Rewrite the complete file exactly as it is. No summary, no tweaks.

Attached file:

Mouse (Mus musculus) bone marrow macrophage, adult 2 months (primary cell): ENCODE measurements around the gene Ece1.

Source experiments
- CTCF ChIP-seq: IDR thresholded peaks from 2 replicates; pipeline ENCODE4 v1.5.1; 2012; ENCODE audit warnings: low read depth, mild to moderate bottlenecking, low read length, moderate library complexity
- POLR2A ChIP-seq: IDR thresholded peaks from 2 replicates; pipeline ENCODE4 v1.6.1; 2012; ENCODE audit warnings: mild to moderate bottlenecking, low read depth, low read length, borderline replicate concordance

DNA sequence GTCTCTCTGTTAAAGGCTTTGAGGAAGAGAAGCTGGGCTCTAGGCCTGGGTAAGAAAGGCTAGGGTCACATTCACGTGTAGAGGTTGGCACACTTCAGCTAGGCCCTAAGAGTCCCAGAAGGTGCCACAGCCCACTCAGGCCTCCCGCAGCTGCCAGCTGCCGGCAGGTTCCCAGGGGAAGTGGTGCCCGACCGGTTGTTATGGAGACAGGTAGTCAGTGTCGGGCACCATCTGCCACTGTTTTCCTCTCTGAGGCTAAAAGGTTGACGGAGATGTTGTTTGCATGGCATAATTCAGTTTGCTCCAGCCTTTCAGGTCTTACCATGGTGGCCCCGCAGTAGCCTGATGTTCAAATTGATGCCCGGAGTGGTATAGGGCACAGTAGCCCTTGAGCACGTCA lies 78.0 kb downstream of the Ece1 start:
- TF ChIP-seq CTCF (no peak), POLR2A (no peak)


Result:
Mouse (Mus musculus) bone marrow macrophage, adult 2 months (primary cell): ENCODE measurements around the gene Ece1.

Source experiments
- CTCF ChIP-seq: IDR thresholded peaks from 2 replicates; pipeline ENCODE4 v1.5.1; 2012; ENCODE audit warnings: low read depth, mild to moderate bottlenecking, low read length, moderate library complexity
- POLR2A ChIP-seq: IDR thresholded peaks from 2 replicates; pipeline ENCODE4 v1.6.1; 2012; ENCODE audit warnings: mild to moderate bottlenecking, low read depth, low read length, borderline replicate concordance

DNA sequence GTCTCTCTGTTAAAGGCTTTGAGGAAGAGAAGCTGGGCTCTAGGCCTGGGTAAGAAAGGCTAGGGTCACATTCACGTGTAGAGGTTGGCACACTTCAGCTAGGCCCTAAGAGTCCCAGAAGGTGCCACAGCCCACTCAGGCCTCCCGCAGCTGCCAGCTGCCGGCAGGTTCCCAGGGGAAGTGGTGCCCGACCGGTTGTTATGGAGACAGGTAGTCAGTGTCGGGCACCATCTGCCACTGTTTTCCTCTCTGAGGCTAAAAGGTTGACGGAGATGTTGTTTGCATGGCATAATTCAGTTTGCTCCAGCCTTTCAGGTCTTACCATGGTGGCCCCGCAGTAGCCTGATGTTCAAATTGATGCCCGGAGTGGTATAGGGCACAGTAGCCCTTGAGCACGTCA lies 78.0 kb downstream of the Ece1 start:
- TF ChIP-seq CTCF (no peak), POLR2A (no peak)